Portland's Night Shade theater uses elaborate pop-up books as shadow-puppet sets, and its Order of Wolf has incredible depth of field: A soldier holds up a severed head as the "camera" (a flashlight manipulated to illuminate, shrink, and enlarge sections of the pop-up set on a projection screen) swoops over a battlefield covered in dead bodies, and a Citizen Kane–like pan rushes from the outside of a Victorian mansion to the interior of a study. Some tropes that would be too familiar in a horror movie, such as a a brutal werewolf attack or a reflection in a mirror during a lightning storm turning into a demon's face, seem fresh and new when performed live.

Sometime during the weekend, it hit me: Vaudeville never died. It just stuck its hand up a stuffed animal's asshole.

Puppet-O-Rama also hosted classes and workshops: puppetry for television with Michael Earl (the front half of Mr. Snuffleupagus from 1978 to 1980), Bunraku with Jean Enticknap of local troupe Thistle Theatre, and busking with Reno puppeteer Bernie Beauchamp. (Always make sure the puppet, not you, asks for the money, he advised. "Genius!" a woman from Colorado breathlessly proclaimed.)

Later, at a reception to celebrate Dmitri Carter of Seattle's Northwest Puppet Center—who was just awarded the Alan Cook/Jackee Marks collection, an army of 5,000 puppets, some dating back to the 19th century—veteran puppeteers stood around drinking beer and telling war stories. Michael Nelson, of Little Blue Moon Theatre, told a story about apprenticing with a company in Spain when a fire-breathing dragon puppet accidentally set the stage on fire. An audience member noticed first and Nelson, who was dressed as a jester, danced around, stomping out the fire while the show went on around him.

Peter Allen topped him: "One time, I was doing my singing Gorgonzola cheese act," he began. I laughed and he stared me down into silence. The sparklers on the set got too hot, he continued, dripping molten metal that burned through his shirt and into his chest. "I had less padding back then," he said, patting his stomach, and proudly noted that he continued the bit (which involved singing in falsetto) without breaking character.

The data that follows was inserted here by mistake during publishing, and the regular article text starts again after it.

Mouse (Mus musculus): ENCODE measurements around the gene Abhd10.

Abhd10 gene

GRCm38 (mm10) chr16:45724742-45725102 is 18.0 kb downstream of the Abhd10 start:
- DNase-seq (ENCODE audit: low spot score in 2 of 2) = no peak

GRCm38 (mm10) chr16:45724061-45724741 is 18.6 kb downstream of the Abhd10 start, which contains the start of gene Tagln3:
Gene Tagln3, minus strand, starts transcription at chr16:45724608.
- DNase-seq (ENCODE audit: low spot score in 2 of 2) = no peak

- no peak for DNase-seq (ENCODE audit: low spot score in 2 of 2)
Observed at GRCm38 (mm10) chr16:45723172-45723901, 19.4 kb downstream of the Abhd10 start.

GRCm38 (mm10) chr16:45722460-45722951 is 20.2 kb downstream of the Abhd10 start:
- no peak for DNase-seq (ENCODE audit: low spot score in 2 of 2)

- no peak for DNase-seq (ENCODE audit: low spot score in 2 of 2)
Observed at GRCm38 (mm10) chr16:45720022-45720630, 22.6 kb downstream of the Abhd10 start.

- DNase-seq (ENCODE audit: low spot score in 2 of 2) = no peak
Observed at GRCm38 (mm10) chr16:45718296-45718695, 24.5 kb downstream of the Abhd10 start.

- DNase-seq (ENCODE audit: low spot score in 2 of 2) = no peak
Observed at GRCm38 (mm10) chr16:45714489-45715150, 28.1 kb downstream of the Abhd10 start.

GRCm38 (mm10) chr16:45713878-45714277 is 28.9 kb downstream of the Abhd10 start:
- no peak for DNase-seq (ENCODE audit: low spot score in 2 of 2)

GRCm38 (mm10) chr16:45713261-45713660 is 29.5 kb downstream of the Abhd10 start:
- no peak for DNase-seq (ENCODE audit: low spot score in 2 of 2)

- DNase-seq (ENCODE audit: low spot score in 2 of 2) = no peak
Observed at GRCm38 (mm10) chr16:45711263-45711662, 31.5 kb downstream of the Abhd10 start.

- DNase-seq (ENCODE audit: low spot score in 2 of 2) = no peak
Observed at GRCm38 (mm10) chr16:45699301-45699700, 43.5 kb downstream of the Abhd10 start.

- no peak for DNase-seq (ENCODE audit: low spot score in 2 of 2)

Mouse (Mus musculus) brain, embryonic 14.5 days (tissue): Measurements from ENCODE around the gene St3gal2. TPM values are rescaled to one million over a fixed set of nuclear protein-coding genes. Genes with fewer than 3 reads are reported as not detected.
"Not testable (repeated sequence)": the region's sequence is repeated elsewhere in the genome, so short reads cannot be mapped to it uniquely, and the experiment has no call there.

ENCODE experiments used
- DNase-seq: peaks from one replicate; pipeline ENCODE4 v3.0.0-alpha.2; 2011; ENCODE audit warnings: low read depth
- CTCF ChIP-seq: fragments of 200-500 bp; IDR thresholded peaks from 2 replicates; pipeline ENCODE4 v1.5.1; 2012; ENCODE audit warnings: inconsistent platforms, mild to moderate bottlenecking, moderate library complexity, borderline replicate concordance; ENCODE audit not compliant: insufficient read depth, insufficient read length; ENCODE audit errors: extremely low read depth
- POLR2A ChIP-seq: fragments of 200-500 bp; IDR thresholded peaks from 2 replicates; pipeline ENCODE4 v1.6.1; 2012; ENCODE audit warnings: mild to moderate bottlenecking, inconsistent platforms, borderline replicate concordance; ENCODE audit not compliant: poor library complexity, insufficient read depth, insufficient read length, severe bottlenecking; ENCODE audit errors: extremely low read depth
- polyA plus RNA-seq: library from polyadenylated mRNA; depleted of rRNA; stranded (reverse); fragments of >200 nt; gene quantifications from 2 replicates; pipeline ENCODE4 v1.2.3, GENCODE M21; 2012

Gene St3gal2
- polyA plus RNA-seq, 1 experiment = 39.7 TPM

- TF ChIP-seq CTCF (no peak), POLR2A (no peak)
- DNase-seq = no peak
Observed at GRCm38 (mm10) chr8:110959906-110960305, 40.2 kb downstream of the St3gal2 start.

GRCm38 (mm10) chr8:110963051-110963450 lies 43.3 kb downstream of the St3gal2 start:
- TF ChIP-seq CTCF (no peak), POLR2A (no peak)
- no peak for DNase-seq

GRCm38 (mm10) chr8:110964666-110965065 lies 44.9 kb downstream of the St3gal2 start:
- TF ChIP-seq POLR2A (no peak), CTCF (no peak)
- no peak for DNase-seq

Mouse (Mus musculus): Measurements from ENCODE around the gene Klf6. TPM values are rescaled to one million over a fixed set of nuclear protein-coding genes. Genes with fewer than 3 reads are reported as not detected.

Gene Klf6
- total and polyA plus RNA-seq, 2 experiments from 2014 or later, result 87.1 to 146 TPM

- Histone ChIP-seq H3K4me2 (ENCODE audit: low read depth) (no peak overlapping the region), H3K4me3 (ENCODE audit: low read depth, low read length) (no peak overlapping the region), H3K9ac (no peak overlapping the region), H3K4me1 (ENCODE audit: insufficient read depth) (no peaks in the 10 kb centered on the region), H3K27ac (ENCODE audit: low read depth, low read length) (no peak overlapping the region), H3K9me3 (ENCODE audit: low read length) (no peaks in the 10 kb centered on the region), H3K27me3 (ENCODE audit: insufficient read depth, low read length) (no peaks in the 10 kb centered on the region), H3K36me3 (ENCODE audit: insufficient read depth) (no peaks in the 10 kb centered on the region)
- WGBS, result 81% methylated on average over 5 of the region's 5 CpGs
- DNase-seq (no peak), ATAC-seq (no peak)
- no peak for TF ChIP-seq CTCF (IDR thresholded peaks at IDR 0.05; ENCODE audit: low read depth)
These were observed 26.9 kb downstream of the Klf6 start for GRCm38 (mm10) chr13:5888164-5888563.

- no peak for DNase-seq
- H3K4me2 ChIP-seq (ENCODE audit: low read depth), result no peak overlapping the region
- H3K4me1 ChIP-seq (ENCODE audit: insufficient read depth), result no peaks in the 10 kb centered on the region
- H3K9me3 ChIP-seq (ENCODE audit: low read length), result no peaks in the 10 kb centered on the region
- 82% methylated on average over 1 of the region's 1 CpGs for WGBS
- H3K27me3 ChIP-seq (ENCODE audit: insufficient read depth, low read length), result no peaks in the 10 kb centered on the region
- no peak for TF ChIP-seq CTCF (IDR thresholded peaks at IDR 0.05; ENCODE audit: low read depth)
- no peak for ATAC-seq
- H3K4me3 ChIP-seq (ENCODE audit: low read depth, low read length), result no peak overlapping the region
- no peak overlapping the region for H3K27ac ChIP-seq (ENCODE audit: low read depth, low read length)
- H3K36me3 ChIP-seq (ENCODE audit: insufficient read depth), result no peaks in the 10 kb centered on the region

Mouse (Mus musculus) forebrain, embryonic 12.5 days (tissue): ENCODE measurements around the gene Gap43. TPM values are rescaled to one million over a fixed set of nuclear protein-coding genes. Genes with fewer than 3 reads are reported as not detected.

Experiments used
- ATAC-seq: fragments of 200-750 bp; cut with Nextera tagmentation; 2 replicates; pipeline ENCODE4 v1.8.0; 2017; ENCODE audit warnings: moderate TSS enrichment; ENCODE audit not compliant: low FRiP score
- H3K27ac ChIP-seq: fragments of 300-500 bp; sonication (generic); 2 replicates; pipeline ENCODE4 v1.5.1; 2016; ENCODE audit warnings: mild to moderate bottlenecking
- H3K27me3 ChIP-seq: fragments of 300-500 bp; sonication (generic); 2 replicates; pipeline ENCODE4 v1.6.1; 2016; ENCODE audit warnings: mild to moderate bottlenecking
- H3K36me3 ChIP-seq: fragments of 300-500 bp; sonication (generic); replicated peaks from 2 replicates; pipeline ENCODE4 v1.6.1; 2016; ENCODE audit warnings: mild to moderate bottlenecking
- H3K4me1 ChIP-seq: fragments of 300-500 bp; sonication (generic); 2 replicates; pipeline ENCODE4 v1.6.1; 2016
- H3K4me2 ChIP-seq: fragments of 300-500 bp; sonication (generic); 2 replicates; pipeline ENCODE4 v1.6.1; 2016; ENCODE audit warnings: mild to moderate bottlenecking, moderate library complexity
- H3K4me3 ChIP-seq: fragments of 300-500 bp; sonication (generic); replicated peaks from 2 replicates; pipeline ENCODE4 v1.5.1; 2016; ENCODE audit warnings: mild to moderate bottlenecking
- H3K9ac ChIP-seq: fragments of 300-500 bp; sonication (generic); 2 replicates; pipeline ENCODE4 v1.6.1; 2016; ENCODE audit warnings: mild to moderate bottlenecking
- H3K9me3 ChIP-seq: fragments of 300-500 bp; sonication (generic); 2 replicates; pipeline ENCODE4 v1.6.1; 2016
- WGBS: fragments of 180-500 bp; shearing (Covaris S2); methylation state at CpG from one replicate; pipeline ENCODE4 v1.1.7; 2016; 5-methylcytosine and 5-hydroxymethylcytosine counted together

Nelson's final story won for sheer bravura. He once began a puppet staging of Bonanza the way the TV show's credits began: A map burns up, revealing the characters. The entire stage was covered with a large map, which Nelson lit on fire. Somehow, he didn't account for the pieces of burning map that would fall onto him as he began the show, or that his characters would have to casually pat out stage fires as they introduced themselves to the audience.

Later, an Iowa puppeteer told me that 10 years ago, there were very few young people at these shows. Suddenly, puppeteers in their 20s and 30s started showing up, probably because of Jim Henson. "Goddamn Jim Henson," an old hand muttered, kind of jokingly, kind of not. There's some professional distaste—jealousy?—for the ubiquity of Henson's empire, but the puppeteers are canny enough to realize that the Muppets are responsible for a bubble of young people putting a jolt of energy into the community.

That younger generation is alive and well in Seattle: Over the weekend, Ballard puppet-maker Mark Saltzman demonstrated how to make a hand puppet look less like a hand (make the wrist look like it's carrying weight, the way our necks have to carry our huge heads), and Enticknap's Thistle Theatre puppeteers were all young and bursting with energetic discussions about the history of the craft. The most exciting member of the scene is new to town: Kyle Loven's tour-de-force tragedy my dear Lewis (reviewed in the January 28 issue of The Stranger) closed out the festival, although Loven lamented at a barbecue dinner that Seattle has a smaller puppeteering community than his native Minneapolis.

But we could be on the edge of jump-­starting a strong Seattle scene: Sgt. Rigsby & His Amazing Silhouettes (led by local playwright Scot Augustson) is already one of the most popular theater companies in the city. Frankenocchio opens on August 12, and Loven's much-anticipated second play, Crandall's Bag, opens later this year. If these shows keep building on past successes, Seattle might become a puppetry destination that will catch on (hopefully figurative) fire.